He compares himself to Joe Namath and blows kisses to opposing pitchers after home runs, all before he’s seen a single pitch in the Majors. Bryce Harper‘s arrogance is tremendous and undeniable. Much so, in fact, that even his own GM won’t deny it. But Mike Rizzo wants you to know that Harper means well even though the Nationals’ budding phenom has episodes of douchiness.
“There’s not a malicious bone in his body,” the Nats GM said to The Washington Post on Tuesday. “Now, there’s a cocky bone in there. And there’s an ego bone. And there are other bones … but there’s not a malicious bone in his body.”
Rizzo also said that the club is working closely with Harper on how to improve his public relations. But even though Harper is still only a teenager, Rizzo expects the outfielder to hold himself to a higher standard.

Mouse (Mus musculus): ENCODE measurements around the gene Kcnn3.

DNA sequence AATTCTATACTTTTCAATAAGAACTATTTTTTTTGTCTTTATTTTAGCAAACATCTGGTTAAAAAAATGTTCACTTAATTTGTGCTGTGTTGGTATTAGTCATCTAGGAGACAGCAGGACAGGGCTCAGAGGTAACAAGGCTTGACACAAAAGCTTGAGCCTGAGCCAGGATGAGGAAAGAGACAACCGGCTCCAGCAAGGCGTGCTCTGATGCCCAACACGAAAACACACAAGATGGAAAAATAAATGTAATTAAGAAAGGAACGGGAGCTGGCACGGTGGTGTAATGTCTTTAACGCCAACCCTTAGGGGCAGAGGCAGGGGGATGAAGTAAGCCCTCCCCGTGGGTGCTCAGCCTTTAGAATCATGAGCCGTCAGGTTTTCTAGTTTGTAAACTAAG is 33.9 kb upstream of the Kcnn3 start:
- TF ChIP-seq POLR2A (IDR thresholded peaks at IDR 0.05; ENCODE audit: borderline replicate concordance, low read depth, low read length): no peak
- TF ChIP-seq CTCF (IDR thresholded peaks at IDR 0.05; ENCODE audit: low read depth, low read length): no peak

“We’re not just saying that he’s a 19-year-old kid and that he’s making typical 19-year-old mistakes,” Rizzo said. “He’s a different case. He’s a special-case scenario. This guy is in the public eye. … When this guy tweets it out, or says something, it can go viral. There’s a difference here. We recognize it.”
Harper, who was drafted first overall in 2010, has a chance to make the Nationals out of Spring Training this year despite never playing higher than Class AA. So, some advice to him: Don’t be a headache for D.C. sports fans; Leave that to Daniel Snyder.
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